Today, West Coast LEAF is at the BC Court of Appeal to argue that the law must not add to the barriers in accessing justice already experienced by people navigating the complexities of the legal system.
West Coast LEAF and the Community Legal Assistance Society (CLAS) were jointly granted leave to intervene in Denton v British Columbia, a case that addresses whether a claimant who was denied workers compensation benefits is barred from challenging that denial on equality grounds under the Charter because she did not raise the argument at an earlier stage of her case.
We are in Court to argue that the legal process itself should not become a barrier to people seeking meaningful review of laws or decisions that are alleged to be violating their constitutionally protected rights.
Ms. Denton was denied workers compensation for a mental disorder that arose due to conditions in her workplace. She believes that the law under which her application for benefits was denied violates equality rights because it treats people differently based on whether their work-related disability is physical or mental. Ms. Denton attempted to raise this argument when she asked the court to review the decision to deny her benefits. But, the BC Supreme Court dismissed her case, in part because she had not raised her Charter argument at an earlier stage of the administrative process.
Many administrative law regimes – including the workers compensation and income assistance schemes – are complicated by multiple decision-making bodies that each have differing legal authority. It is not always clear where and how a claimant should raise a Charter argument or even which decision-maker is able to provide a remedy under the Charter.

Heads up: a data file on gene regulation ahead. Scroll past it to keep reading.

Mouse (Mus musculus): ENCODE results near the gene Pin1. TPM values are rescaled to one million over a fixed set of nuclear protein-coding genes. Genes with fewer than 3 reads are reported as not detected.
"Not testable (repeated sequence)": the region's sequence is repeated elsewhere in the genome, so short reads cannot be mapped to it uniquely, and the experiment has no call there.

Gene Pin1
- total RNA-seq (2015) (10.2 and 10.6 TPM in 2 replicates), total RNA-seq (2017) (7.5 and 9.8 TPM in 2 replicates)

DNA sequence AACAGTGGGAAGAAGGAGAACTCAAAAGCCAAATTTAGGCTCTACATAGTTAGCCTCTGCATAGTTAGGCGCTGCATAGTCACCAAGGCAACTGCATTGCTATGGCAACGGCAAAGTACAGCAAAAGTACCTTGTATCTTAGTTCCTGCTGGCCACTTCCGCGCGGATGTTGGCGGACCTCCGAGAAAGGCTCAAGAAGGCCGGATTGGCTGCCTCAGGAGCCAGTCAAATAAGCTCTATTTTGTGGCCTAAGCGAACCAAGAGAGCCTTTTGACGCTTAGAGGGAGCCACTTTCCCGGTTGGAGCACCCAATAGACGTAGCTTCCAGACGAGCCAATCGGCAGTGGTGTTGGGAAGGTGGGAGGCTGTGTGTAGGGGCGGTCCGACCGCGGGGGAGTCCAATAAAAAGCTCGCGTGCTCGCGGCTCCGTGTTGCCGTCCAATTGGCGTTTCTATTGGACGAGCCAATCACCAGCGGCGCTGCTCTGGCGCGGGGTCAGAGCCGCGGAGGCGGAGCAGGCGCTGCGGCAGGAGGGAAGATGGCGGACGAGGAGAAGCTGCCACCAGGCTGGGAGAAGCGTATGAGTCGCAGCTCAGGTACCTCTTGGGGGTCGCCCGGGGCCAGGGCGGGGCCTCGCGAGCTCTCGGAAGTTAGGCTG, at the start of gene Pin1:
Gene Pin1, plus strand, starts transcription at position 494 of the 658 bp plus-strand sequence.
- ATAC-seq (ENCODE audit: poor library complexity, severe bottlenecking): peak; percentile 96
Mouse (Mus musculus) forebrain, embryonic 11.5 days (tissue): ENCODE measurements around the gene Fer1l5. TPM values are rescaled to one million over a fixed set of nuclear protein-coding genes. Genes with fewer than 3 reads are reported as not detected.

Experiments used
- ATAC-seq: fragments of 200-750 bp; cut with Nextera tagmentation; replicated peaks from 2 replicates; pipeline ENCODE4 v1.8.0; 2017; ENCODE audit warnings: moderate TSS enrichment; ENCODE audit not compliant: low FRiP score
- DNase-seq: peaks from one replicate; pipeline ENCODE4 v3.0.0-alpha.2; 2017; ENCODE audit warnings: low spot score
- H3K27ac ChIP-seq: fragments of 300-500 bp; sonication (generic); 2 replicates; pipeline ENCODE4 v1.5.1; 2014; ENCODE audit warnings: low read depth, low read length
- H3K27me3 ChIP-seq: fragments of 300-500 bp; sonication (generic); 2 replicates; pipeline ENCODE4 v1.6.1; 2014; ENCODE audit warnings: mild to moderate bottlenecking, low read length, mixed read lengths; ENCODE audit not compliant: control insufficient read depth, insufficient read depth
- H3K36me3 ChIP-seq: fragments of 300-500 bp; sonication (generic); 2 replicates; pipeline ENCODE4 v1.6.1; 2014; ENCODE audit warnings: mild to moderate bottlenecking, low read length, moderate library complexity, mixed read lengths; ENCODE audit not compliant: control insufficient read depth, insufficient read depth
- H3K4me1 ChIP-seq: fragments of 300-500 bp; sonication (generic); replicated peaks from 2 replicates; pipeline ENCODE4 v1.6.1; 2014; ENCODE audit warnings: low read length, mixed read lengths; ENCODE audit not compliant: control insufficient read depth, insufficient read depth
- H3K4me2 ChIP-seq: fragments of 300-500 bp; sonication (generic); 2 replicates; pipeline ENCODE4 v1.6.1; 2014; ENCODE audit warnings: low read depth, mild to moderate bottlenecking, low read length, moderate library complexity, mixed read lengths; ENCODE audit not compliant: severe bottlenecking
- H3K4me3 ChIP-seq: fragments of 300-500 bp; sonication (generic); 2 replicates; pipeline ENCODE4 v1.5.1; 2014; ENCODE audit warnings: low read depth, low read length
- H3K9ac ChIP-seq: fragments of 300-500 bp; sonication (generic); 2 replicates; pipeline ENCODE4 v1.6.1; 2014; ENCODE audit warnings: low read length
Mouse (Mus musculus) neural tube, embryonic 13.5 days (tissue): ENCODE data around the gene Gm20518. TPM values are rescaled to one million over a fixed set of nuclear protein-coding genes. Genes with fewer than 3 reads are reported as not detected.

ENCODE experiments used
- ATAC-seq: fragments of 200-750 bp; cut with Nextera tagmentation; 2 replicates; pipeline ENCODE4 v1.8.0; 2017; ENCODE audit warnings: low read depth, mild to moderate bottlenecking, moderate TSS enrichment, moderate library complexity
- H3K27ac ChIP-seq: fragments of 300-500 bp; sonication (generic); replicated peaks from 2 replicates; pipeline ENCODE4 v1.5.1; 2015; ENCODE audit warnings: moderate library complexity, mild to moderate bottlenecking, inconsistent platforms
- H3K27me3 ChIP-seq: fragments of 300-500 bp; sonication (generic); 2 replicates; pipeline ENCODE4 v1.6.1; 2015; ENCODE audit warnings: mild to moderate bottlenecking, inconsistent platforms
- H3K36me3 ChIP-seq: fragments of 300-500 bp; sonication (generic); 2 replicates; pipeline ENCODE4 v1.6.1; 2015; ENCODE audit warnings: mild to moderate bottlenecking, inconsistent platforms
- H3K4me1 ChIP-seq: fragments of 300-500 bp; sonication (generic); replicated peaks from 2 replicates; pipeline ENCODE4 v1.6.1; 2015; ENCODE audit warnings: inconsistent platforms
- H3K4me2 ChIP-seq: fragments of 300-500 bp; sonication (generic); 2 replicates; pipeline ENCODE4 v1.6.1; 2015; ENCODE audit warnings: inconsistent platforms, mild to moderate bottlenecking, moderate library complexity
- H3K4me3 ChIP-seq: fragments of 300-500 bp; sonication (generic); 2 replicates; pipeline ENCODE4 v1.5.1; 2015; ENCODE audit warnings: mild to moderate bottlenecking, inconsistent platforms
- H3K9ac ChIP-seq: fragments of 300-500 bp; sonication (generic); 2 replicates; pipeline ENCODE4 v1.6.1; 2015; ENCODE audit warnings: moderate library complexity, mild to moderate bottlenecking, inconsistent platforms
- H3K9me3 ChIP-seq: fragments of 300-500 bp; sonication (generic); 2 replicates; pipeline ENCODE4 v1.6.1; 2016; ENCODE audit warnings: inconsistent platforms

Many claimants for benefits and services are self-represented and already face multiple challenges in accessing justice. People seeking income assistance benefits – many of them women, often single mothers, and those who are already experiencing multiple layers of inequality – are struggling to meet basic human needs. Is it fair to expect claimants to fully appreciate the Charter implications of a decision, and the consequences of not asserting Charter rights at the earliest stages of the process? We say, absolutely not.
Holding claimants to an impossibly high standard of understanding and demanding that they assert their rights at the earliest stage of the administrative process fails to recognize the unique access needs and abilities of the very populations that the law is intended to support.
Together with CLAS, we argue that our Charter rights ring hollow if barriers are put in place to make accessing them nearly, if not entirely, impossible. Claimants should not be unreasonably prohibited from having an opportunity to argue that the law violates their Charter rights as a result of these complex and confusing regimes. Without a reasonable opportunity to assert rights, laws are shielded from the scrutiny that would ensure their compliance with the Charter.
West Coast LEAF believes that all British Columbians should be empowered to fight for their rights and be able to meaningfully access justice under the Charter.